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Harcourt Brace & Co., Jan 18, 1999 - Fiction - 350 pages
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In a tale that combines the clash of cultures, the lure of the exotic, and the brutal reality of a refugee’s life into a memorable human comedy, we come to understand what it means to be an american. The saviors of this witty novel set in a Vietnamese refugee camp are a pair of americans who find themselves fomenting rebellion. “Eggers is a first novelist of rare taste and intelligence as well as rare experience” (Jane Smiley).

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Though principally about Americans Reuben Gill and Bobbi "Porkpie" Sortini, Eggers's debut novel is set in a Vietnamese refugee camp in Malaysia. Working for a United Nations program, Reuben and ... Read full review


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About the author (1999)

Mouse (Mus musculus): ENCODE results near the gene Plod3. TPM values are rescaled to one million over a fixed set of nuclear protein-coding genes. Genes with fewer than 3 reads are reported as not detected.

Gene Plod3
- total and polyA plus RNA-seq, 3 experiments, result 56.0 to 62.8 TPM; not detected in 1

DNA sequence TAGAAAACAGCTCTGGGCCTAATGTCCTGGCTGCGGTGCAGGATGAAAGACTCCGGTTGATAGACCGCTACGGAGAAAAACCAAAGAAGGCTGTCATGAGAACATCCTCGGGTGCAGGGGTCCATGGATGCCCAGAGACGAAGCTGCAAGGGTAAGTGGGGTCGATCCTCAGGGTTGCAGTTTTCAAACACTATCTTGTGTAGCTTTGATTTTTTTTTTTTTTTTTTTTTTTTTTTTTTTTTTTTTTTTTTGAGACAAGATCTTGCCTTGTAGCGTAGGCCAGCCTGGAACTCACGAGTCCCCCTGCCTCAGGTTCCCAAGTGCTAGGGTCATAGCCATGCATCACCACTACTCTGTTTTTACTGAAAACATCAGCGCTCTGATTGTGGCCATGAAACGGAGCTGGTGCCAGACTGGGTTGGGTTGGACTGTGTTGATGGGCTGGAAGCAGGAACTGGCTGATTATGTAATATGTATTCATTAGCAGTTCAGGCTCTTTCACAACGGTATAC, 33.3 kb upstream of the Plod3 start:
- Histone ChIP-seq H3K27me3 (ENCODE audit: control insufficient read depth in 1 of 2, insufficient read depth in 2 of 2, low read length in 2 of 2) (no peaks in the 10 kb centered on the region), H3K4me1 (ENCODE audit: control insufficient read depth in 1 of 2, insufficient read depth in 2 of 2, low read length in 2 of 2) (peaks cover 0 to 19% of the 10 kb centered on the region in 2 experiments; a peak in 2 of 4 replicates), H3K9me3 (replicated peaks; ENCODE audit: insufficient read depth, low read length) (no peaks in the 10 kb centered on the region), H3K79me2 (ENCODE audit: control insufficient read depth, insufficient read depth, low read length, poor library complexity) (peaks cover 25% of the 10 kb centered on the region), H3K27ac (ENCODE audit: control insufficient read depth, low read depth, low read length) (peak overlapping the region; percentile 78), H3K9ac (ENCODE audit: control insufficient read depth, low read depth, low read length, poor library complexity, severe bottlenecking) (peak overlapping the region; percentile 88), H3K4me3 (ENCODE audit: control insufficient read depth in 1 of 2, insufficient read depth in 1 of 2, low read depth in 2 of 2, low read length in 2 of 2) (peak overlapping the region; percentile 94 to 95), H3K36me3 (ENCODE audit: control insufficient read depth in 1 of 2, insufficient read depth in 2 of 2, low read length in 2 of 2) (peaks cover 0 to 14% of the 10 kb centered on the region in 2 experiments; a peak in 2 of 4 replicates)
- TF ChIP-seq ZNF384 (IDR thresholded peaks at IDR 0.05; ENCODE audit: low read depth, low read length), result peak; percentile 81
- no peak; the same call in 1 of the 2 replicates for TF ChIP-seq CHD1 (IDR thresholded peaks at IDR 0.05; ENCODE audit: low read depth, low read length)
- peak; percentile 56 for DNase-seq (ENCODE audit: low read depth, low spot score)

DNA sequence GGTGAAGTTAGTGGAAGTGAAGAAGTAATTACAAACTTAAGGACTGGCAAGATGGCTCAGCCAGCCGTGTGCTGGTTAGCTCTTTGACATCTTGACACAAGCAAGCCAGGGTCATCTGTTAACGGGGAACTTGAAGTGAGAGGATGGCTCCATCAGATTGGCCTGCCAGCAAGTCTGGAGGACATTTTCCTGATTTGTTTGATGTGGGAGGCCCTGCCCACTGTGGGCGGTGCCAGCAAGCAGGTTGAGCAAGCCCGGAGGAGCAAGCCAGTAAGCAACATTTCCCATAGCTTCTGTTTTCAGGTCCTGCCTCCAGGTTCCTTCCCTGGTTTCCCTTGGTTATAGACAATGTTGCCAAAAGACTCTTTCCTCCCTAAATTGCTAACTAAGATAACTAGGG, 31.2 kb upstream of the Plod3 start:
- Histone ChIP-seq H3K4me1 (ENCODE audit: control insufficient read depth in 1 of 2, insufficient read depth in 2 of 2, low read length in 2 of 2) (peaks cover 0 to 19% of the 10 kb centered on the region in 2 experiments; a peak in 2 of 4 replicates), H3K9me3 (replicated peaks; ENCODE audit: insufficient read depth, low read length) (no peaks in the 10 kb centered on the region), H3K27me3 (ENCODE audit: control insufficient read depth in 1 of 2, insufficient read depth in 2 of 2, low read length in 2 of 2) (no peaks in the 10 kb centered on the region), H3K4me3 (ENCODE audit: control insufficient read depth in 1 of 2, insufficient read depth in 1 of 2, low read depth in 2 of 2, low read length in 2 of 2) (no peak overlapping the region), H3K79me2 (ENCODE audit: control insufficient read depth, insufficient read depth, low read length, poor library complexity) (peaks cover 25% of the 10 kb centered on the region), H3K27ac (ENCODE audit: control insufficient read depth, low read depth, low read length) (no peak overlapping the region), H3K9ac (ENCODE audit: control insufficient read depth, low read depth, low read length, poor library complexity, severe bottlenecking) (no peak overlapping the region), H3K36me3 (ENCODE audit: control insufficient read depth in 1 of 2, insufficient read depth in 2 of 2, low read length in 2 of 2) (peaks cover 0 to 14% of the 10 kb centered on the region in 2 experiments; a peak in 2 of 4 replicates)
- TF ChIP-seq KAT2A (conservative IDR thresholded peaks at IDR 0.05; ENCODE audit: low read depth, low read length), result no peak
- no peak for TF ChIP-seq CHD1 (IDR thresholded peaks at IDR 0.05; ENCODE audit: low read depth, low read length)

Fiction writer PAUL EGGERS holds a BA from the University of Washington, an MA from Penn State, and is a PhD candidate at the University of Nebraska - Lincoln. His work has appeared in Sonora Review, The Quarterly, The Washington Post, and elsewhere. Besides writing fiction, Eggers writes interviews, profiles, and political analyses for Inside Chess. He has also published poetry. He is the author of the n novel Saviors (Harcourt Brace) and How Water Feels (Southern Methodist UP). He served as a Peace Corps volunteer in Malaysia (1976-78) and an Education Advisor for the United Nations High Commission for Refugees in Malaysia and the Phillipines. In 1997 he won the Merit Award from the Nebraska Arts Council's Individual Artists Fellowships program.

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